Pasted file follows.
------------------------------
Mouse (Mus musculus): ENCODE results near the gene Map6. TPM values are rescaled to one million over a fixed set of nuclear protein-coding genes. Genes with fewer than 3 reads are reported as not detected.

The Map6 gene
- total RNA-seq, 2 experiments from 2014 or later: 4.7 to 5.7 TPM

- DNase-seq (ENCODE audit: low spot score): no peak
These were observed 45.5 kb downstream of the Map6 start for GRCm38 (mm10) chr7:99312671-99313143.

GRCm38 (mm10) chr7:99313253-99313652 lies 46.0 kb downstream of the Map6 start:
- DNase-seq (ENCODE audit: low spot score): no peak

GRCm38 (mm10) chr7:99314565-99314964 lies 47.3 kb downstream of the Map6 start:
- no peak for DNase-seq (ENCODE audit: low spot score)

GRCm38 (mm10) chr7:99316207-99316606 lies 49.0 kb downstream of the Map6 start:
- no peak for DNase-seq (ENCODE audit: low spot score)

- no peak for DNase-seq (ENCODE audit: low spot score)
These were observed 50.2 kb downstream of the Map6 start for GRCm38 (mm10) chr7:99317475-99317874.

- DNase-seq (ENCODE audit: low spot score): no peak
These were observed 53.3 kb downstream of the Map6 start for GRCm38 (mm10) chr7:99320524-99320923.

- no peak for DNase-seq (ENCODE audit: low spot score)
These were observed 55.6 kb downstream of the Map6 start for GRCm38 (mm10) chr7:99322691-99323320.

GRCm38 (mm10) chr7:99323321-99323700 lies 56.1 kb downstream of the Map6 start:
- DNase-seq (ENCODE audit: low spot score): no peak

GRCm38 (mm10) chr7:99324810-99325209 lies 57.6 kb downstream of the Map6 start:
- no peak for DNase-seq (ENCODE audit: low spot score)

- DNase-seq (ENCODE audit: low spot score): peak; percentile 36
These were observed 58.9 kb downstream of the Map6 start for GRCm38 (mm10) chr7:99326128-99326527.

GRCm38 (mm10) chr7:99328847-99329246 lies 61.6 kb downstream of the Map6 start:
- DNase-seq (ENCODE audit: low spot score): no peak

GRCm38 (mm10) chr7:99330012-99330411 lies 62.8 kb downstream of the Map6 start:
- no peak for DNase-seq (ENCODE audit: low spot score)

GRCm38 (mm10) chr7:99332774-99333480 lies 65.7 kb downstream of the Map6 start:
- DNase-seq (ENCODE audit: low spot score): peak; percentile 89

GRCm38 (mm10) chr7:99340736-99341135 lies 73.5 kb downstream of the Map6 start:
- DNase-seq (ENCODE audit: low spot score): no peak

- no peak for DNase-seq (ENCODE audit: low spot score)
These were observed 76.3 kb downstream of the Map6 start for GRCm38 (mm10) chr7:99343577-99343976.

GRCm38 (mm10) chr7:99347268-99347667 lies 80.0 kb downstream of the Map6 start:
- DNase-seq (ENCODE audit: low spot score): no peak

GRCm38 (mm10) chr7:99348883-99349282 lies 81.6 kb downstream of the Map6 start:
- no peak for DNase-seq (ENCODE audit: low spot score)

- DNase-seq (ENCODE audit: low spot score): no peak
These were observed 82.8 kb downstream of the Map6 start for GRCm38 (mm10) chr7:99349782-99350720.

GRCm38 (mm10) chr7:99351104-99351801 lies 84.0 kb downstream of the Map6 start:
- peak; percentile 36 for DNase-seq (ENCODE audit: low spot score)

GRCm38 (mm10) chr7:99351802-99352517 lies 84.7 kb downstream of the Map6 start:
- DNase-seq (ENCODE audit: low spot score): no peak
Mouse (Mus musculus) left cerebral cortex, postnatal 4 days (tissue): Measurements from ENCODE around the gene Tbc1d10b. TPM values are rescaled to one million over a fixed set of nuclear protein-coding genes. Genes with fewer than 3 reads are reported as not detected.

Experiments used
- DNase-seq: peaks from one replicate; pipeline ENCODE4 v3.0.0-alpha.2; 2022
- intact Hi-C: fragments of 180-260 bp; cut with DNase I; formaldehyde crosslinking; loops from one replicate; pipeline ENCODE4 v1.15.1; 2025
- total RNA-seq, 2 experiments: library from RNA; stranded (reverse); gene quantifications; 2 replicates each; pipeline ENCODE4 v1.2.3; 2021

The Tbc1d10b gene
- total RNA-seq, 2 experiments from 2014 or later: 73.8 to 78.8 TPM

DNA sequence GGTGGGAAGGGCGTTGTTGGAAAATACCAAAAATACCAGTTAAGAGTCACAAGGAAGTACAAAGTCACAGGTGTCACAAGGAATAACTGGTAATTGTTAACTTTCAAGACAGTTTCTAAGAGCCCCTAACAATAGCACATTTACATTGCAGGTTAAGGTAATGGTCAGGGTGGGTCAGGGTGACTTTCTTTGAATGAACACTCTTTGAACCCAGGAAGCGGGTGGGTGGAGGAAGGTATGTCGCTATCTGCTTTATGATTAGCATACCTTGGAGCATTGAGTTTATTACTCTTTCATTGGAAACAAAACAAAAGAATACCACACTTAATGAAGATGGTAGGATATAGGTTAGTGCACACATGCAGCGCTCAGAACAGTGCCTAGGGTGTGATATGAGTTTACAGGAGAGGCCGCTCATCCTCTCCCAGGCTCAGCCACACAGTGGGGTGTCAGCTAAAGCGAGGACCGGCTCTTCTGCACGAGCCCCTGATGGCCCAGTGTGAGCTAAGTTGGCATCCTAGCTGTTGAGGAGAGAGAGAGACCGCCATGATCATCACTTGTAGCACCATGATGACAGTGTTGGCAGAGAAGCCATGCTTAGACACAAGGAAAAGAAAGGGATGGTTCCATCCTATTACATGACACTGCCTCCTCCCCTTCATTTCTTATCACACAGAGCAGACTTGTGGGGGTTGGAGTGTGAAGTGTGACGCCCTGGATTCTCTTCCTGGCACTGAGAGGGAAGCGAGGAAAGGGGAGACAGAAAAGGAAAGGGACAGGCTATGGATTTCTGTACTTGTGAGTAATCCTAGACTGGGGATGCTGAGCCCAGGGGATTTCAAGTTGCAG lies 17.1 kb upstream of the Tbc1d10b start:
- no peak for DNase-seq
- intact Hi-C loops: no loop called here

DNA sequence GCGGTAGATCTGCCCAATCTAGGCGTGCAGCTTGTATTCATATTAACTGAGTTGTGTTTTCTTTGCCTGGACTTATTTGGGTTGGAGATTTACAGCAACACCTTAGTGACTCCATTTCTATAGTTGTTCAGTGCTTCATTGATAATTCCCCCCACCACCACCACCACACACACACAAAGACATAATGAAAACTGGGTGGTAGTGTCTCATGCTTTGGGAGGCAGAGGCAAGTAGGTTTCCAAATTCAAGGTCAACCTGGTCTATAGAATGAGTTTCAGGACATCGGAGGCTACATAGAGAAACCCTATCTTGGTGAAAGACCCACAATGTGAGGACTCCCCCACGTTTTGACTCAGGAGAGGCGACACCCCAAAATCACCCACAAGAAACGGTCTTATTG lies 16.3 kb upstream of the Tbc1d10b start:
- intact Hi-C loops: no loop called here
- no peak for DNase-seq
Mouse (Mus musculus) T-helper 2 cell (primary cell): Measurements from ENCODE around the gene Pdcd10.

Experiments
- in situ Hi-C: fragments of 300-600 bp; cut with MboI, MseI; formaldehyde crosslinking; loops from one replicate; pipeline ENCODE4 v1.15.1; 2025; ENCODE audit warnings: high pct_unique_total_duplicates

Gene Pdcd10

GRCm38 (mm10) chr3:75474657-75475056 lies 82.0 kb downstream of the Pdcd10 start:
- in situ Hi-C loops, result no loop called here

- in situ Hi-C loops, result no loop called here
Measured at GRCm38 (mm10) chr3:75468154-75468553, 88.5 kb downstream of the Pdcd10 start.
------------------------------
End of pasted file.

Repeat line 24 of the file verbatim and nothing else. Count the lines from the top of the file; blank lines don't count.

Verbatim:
GRCm38 (mm10) chr7:99328847-99329246 lies 61.6 kb downstream of the Map6 start: